The 40th anniversary production of “Godspell,” presented this summer at Northwestern University, is a Tony Award-winning show that holds a special place in musical theatre history. It depicts the story of the life of Jesus Christ, set to contemporary music and dance.

Presented by the Theatre and Interpretation Center (TIC) at Northwestern, the family-friendly production will be performed for a limited three-week engagement from July 7 to 24, at the Ethel M. Barber Theater, 30 Arts Circle Drive, on the University’s Evanston campus.

On July 7, TIC will be partnering with the League of Chicago Theatres to host an opening night “Theatre Thursday” event, featuring a post-show discussion and reception with the cast and members of the Northwestern creative team. Following the July 9 performance, Ken Davenport, producer of the upcoming Broadway revival of “Godspell,” will host a complimentary talkback with audience members, “Everything You Always Wanted to Know About Broadway But Were Afraid to Ask.” In addition, the July 21 evening performance will be sign-interpreted for the hearing impaired.

Playfully combining parables from the Gospel of St. Matthew and other books of the New Testament with lyrics from traditional hymns set to an eclectic score fusing gospel, rock, folk and pop, “Godspell” songs are by four-time Grammy Award-winning musical theatre lyricist and composer Stephen Schwartz. It is based on a book by American playwright John-Michael Tebelak.

Part of TIC’s SummerStage 2011 season, the musical will feature direction by Joseph Jefferson (“Jeff”) Award-winning Dominic Missimi, executive director of the American Music Theatre Project at Northwestern; choreography by Matt Raftery; music direction by Ryan T. Nelson; and arrangements and orchestrations by Grammy Award-winning music director and orchestrator Alex Lacamoire.

“The high point of the rock musical era of the late 1960s and early 1970s, ‘Godspell’ is part of the triumvirate of rock musicals which includes ‘Hair’ and ‘Jesus Christ Superstar,’” said Missimi. “It tells the story of Jesus and his apostles in a fun way and teaches lessons about love and faith.”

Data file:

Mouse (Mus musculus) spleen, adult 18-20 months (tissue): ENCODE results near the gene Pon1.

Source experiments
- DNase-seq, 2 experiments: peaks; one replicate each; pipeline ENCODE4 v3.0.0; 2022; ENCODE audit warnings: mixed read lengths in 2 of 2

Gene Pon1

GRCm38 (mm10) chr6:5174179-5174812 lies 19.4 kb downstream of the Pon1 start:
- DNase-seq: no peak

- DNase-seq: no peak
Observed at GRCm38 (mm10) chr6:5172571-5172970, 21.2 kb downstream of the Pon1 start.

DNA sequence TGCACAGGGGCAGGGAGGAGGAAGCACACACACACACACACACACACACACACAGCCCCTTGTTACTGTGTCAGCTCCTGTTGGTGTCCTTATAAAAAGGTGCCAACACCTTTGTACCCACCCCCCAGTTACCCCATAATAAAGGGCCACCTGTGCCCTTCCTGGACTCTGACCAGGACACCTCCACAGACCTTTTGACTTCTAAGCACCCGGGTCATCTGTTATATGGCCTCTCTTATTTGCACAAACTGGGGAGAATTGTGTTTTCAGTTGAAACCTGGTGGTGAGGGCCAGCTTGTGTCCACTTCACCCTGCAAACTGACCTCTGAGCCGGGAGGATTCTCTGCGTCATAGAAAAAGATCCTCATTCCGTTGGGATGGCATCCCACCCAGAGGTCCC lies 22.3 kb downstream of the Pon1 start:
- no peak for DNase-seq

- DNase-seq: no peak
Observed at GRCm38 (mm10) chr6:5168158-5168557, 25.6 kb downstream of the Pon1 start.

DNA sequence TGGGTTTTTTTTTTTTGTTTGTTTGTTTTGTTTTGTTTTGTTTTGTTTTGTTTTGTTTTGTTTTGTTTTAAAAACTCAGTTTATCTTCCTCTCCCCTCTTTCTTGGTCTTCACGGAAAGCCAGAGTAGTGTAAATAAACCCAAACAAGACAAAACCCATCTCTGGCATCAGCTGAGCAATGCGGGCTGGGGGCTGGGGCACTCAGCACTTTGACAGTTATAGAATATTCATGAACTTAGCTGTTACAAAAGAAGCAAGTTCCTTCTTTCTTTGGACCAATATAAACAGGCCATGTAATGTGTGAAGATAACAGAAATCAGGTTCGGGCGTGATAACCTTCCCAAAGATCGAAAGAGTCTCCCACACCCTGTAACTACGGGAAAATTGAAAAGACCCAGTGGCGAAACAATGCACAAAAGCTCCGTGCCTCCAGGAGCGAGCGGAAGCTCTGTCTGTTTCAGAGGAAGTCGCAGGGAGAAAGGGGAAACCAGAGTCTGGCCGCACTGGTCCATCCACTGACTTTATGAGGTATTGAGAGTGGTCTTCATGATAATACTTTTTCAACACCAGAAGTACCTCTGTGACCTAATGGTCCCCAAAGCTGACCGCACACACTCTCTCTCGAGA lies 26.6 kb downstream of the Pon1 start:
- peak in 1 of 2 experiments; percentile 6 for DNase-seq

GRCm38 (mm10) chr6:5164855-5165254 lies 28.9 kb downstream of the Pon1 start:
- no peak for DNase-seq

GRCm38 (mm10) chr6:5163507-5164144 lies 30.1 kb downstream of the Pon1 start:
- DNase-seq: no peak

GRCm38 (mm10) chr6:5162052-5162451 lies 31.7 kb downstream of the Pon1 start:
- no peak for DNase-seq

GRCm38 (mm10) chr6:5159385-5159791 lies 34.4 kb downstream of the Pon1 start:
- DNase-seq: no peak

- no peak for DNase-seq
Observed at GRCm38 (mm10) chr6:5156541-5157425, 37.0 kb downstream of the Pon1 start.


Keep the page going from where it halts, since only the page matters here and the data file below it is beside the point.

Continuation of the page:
The 450-seat Ethel M. Barber Theater will be transformed into an abandoned urban construction zone with propped up discarded doors leading to makeshift dwellings and a large cart piled with refuse that the musical’s young “homeless” characters use to survive.

In place of the original 1971 rock ‘n’ roll orchestra arrangements, Northwestern’s production will use the modern orchestrations Lacamoire wrote for the show’s 2000 national tour, which include disco, techno and pop music performed live by a six-person orchestra.

The show’s most popular song, “Day By Day,” wound up on Billboard’s “Hot 100” chart for more than three months. Other familiar songs include “O Bless The Lord,” a big gospel number, and “All For The Best,” a vaudeville-style song performed by the duo portraying Jesus and Judas. “Beautiful City,” written for the film version of “Godspell,” has been added to Northwestern’s stage production.

Choreographer Matt Raftery, who recently directed and choreographed “Guys and Dolls” at the Marriott Lincolnshire Theatre, has included some high-voltage percussive “stomp” elements in the dance sequences, which also feature rock ‘n’ roll, disco, techno and hip-hop routines.

The two-hour summer production includes one intermission and features a 13-member cast comprised of Northwestern undergraduate students and two recent graduates. Thirty other students are involved behind the scenes.

“Even a first grader could enjoy this musical because it is alight with color, music and dance,” said Missimi. “It is like going to a Sunday Bible class with a lot more entertainment.”

Single tickets are $25 for the general public; $22 for seniors 65 and older and Northwestern faculty and staff and area educators and administrators; and $10 for full-time students. Discounts are available for groups of eight or more. The “Everything You Always Wanted to Know About Broadway But Were Afraid to Ask” post-show discussion with Ken Davenport on July 9 is free and open to the public. To order, phone (847) 491-7282 or visit

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